Beginning today, from 2 to 4 p.m. Monday through Friday for the foreseeable future, Bacon and other volunteers will serve boxed meals to hospitality workers — those put out of work by affected restaurants, bars and hotels.
Today, the team plans to serve 100 boxed meals, limited to four per person, to hospitality workers.
Chef Dion Sprenkle, the executive banquet chef for the now-empty Benton Convention Center, spent much of Tuesday prepping chicken and Italian-style potatoes for distribution today.
Bacon said that every day will have one lead chef, three other kitchen workers, two prep cooks and two customer-service workers.
Lead chefs include Grandinetti; James Naquin of Krankies; Sammy Gianopoulos of Fratellis Italian Steakhouse, Sammy G’s Tavern and Three Bulls Steakhouse; and John Bobby of Bobby Boy Bakeshop. Niki Farrington of SILO Bistro & Bar and Vanessa Lanier of Providence Kitchen also are helping out.
Recipients will not be allowed inside the restaurant at 200 W. Second St. in downtown Winston-Salem. Instead, they will be handed their boxed food on the side patio or in their cars at the curbside. In case of a crowd or a line, Bacon said, they have a plan to enforce social distancing.
“And I’m hoping that we’ll pretty much have the same crew working every Wednesday, the same team every Thursday,” he said. “It may not work out that way perfectly, but we’ll have the same people working together as much as possible.”
Bacon said he currently has food supplies to last at least a week.
“But it will be like a mystery-box competition every day, because I don’t know what supplies we’ll get,” he said.
The chefs already are looking further ahead. Gianopoulos has volunteered to be in charge of procuring donations of additional supplies, from food distributors and other sources.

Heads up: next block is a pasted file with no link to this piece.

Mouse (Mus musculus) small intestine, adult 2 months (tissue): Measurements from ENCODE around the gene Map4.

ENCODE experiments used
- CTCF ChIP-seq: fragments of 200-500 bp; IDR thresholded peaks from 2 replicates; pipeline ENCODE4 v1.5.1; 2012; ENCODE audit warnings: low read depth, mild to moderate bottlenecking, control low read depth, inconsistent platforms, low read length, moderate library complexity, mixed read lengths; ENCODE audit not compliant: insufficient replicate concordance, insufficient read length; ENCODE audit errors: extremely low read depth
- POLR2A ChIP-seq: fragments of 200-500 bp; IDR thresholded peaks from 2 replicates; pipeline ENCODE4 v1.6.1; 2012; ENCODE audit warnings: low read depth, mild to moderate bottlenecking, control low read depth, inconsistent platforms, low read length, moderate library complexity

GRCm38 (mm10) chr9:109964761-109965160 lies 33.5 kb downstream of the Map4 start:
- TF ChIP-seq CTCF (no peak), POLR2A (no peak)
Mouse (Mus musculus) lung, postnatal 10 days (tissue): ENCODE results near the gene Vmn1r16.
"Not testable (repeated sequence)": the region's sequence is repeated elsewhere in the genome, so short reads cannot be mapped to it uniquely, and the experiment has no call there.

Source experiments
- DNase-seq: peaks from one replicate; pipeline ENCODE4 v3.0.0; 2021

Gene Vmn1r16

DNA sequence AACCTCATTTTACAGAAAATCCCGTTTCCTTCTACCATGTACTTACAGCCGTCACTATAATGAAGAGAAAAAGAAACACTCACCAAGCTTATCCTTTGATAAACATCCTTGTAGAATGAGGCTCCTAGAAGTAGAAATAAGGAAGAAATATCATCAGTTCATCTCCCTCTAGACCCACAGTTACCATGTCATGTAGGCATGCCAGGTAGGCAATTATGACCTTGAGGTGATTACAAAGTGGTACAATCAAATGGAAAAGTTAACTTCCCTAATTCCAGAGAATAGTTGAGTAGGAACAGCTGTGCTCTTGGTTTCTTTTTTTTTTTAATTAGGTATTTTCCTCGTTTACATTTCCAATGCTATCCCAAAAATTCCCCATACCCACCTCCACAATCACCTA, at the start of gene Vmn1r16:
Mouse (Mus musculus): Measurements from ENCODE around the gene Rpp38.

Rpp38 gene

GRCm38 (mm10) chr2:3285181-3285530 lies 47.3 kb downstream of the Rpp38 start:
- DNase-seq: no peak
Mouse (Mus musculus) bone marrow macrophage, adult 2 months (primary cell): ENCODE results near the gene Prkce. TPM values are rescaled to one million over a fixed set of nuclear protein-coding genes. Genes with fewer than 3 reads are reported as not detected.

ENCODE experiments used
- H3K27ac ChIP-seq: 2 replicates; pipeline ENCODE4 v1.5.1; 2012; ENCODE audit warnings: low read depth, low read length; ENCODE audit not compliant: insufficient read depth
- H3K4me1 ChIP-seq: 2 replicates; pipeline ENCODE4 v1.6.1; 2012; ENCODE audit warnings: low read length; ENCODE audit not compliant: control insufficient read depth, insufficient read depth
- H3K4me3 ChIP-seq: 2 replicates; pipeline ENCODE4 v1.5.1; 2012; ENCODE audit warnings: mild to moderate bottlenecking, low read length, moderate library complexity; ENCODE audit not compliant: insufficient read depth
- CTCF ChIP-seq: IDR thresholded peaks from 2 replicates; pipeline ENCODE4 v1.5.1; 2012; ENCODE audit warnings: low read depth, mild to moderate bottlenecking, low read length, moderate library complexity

Bacon said he also hopes to get some funding that not only will help pay for food but also could pay some of the laid-off workers who will be preparing and packaging the food.
A separate initiative to feed those in need is being spearheaded by Pete Strates, a co-owner of o’So Eats and The Sherwood, in coordination with Family Services.
Beginning Thursday, Strates and other restaurant volunteers will begin giving away boxed meals to Family Services’ Head Start clients from 1 to 3 p.m. at First Baptist Church at 700 N. Highland Ave.
“When all this started to hit, I was watching governors of other states talk about how sometimes when kids don’t go to school, they don’t eat and that really stuck with me,” Strates said.
He said that even before North Carolina schools closed, he had contacted the principal at Southwest Elementary School, which his son attends, about ways to help.
With the school-cafeteria food program in operation, Strates began looking around for other ways to help and eventually connected with Family Services.
“Pete called us and he was looking for a way to get food directly to people who needed it and to do it quickly,” said Michelle Speas, the chief development and public-relations officer for Family Services.
Family Services, founded in 1905 as Associated Charities, is Forsyth County’s oldest charity, and its mission is to help people experiencing poverty, unemployment and domestic upheaval.
“We were called in 1918 to help with the last pandemic, and here we are again,” Speas said, referring to the Spanish flu outbreak that year.
Strates has solicited donations from customers, relatives, fellow restaurateurs — just about anyone he could think of.
On Thursday, he plans to provide 500 meals of pasta with sauce, bread, salad and milk to Family Services’ Head Start clients. The food will be prepared Thursday morning at o’So and The Sherwood and sent by truck hot and ready to be distributed to First Baptist.
“We chose First Baptist partly because the Rev. Paul Robeson Ford is on our board,” Speas said. “It will be all drive-thru. ... We’re also recommending that people let us put the food in the trunk of their cars, just so we can be careful about social distancing.”
Strates said that Vernon Produce has agreed to donate some food. He also has received offers of help from fellow restaurateurs at Duke’s Restaurant, Camel City BBQ, Courtside Cafe, Greek Guy’s Grill, Johnny B's Grillhouse, Whitaker Square Pizza, Di Lisio’s Italian Restaurant and Mario’s Pizza.
Given the great response from the restaurant community, Strates said, he’s hoping he will be able to do this more in the coming weeks. He already has enough donations to serve another 500 meals.